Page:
What the highest mortgage rates in 14 years are doing to Twin Cities real estate

What the highest mortgage rates in 14 years are doing to Twin Cities real estate

Rising mortgage rates put a lid on home buying and selling last month in the Twin Cities.

This week, mortgage rates topped 6% for the first time in 14 years. The 30-year fixed-rate mortgage averaged 6.02 %, according to Freddie Mac. That was up slightly from the previous week and more than double the rate offered a year ago.

On Friday, a monthly sales report from the Minneapolis Area Realtors showed the housing market in the Twin Cities inching toward a more balanced market, albeit much more slowly than in some parts of the country.

“We’re seeing a less competitive landscape as the market has slowed given current interest rates,” said Denise Mazone, a Twin Cities real estate agent and president of Minneapolis Area Realtors. “But the silver lining is that a less frenzied market could spell more inventory and opportunity for persistent buyers.”

House prices are still rising, sales are happening quickly and sellers are still getting closer to their asking prices. At the same time, entry-level and working-class buyers are having to stretch their budgets as they shop for a dwindling number of listings.

Last month, buyers signed 4,981 purchase agreements, 24% fewer than last year and the lowest figure for any August since 2014, according to the data from Minneapolis Area Realtors. Closings, a reflection of deals signed two to three months earlier, were also down by about the same amount.

The median price of those sales increased 5.6% to $369,750, the smallest annual gain since the summer of 2020.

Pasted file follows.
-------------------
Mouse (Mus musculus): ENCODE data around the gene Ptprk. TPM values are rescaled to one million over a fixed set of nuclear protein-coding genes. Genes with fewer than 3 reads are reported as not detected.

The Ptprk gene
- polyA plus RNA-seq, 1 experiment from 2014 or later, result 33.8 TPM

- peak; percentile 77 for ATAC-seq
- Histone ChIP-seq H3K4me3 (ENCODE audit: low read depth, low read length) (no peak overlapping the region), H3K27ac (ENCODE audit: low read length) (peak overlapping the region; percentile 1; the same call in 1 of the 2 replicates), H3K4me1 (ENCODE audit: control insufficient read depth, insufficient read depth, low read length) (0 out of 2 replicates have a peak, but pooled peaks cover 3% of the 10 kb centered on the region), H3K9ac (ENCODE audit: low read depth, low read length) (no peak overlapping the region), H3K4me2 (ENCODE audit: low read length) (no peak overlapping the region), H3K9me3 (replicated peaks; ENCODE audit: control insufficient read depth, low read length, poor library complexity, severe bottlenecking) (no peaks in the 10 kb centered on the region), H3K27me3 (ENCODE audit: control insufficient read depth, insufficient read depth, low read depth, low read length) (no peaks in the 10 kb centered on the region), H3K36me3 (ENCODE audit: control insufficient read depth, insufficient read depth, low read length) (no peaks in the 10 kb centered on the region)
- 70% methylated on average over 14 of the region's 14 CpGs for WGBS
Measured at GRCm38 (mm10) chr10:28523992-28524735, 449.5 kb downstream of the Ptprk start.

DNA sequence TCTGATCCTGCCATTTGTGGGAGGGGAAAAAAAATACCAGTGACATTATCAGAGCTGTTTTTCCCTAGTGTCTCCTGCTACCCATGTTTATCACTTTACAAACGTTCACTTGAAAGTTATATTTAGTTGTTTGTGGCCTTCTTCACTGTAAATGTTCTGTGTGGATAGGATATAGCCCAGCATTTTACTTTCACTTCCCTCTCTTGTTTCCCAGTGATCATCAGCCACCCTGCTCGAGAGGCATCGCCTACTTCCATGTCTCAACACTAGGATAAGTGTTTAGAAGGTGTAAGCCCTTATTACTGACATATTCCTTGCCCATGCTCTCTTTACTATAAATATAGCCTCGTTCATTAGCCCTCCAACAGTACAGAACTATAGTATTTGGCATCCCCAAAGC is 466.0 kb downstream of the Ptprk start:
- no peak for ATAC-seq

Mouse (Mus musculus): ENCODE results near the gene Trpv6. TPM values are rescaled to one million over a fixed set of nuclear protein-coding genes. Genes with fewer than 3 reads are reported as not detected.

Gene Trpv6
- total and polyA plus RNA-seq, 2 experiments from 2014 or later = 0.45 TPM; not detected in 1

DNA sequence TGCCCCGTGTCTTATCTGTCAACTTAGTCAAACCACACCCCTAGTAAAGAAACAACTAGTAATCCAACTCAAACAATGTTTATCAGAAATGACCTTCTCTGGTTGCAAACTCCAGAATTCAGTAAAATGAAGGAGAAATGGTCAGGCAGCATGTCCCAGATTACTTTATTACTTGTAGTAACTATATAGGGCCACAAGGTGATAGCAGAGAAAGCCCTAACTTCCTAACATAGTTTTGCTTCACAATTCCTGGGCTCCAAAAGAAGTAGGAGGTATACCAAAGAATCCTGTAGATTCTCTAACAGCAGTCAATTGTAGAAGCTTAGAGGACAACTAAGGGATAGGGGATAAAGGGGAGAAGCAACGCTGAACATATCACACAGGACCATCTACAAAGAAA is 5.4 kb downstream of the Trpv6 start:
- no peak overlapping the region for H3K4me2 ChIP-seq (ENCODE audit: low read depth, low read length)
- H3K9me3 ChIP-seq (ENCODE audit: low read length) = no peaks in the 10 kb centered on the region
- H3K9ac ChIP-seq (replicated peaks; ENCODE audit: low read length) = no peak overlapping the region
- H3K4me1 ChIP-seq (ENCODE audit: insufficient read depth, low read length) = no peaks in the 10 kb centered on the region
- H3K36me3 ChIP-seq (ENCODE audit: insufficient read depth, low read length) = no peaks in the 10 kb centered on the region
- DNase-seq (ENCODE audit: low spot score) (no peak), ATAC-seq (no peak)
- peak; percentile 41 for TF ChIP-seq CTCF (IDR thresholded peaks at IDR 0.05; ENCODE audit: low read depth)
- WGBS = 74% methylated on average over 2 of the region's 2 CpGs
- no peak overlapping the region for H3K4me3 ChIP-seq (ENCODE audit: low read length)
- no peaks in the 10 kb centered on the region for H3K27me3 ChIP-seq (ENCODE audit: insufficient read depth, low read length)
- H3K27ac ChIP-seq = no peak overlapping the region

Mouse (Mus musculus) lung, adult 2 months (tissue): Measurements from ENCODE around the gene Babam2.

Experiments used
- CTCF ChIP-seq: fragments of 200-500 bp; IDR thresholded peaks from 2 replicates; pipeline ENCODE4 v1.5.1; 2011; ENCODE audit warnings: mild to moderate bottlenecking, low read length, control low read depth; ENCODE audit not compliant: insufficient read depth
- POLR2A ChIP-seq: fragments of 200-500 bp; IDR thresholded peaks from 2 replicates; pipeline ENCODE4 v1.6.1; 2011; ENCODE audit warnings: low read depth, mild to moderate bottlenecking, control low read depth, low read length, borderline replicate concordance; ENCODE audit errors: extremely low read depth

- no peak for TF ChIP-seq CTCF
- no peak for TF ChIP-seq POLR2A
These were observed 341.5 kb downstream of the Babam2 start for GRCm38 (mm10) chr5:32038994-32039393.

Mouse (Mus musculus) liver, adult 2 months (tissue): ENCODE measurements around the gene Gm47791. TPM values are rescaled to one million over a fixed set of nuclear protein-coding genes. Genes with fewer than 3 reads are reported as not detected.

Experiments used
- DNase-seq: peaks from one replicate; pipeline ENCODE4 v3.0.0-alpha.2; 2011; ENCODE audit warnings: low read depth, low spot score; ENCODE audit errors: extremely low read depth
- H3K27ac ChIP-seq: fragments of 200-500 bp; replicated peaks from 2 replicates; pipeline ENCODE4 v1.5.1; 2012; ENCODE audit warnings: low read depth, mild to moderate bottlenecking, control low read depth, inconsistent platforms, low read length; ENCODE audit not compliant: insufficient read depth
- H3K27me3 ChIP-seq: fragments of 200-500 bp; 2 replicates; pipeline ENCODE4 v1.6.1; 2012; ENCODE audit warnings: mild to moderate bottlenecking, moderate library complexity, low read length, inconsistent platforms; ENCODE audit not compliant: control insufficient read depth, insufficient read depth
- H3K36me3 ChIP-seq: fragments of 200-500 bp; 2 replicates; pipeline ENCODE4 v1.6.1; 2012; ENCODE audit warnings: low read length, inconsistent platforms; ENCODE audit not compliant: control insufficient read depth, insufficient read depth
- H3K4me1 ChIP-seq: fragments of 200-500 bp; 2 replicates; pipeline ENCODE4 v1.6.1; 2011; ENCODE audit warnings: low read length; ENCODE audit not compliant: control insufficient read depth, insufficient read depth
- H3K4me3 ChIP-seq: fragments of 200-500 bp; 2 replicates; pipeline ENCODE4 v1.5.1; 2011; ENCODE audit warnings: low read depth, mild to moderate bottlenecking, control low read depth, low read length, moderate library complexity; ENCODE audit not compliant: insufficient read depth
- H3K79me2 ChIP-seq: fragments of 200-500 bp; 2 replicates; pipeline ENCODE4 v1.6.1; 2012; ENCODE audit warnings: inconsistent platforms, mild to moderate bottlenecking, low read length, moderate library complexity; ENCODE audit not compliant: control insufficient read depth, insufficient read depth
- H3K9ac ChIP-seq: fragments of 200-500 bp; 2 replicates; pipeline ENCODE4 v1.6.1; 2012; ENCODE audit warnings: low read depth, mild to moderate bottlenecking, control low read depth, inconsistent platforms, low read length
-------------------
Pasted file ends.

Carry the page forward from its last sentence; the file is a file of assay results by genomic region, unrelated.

There were also far fewer home sellers last month. During the month, there were only 6,186 new listings, nearly 20% fewer than last year and the least for any August in a decade.

That left buyers with only 8,552 homes for sale at the end of the month — nearly flat compared with last year.

Fewer buyers meant less competition, but houses still sold relatively quickly. On average, houses sold in just 26 days. And at the current sales pace there were enough listings to last 1.7 months. The market is considered evenly balanced between buyers and sellers when there’s a four- to six-month supply of listings.

The trends were similar statewide during August, according to a report from Minnesota Realtors. The group said closings were down 17% with the median sales price increased 4.4% to $330,000. New listings were down 18% while houses old in 29 days, two days slower than last year.

“I wouldn’t call it a buyer’s market yet,” said Shawn Hartmann, a Twin Cities sales agent. “But it’s ranging toward a balanced market.”

Most of Hartmann’s clients are shopping for houses priced at less than $500,000 and those are the buyers who have been most affected by higher rates.

Upper-bracket sales are still strong. While closings of houses priced at less than $500,000 are down compared with last year, closings on homes priced at more than $500,000 have been up nearly double-digits compared with last year.

That’s in part because there are fewer options for entry-level buyers, but also because those buyers are most affected by higher mortgage rates. Redfin said Friday that cash purchases remain above pre-pandemic levels with a quarter of all homes in the Twin Cities being bought with cash during July.

Hartmann said properties that are competitively priced, in top-notch condition and in good locations are still in high demand. He recently got a dozen offers for way more than the asking price on a midcentury modern house near Como Park in St. Paul.

It sold for $120,000 more than the $535,000 asking price at the end of last month.

The deal was something of an anomaly, Hartmann said. Demand for housing typically slows during fall, but that decline is more pronounced this year. He said that as mortgage rates increase he’s starting to hear from more would-be sellers than buyers.

“When we have more people talking about selling than buying it gives me some indication that the market could be changing up a bit,” he said. “And right now more people are interested in selling.”

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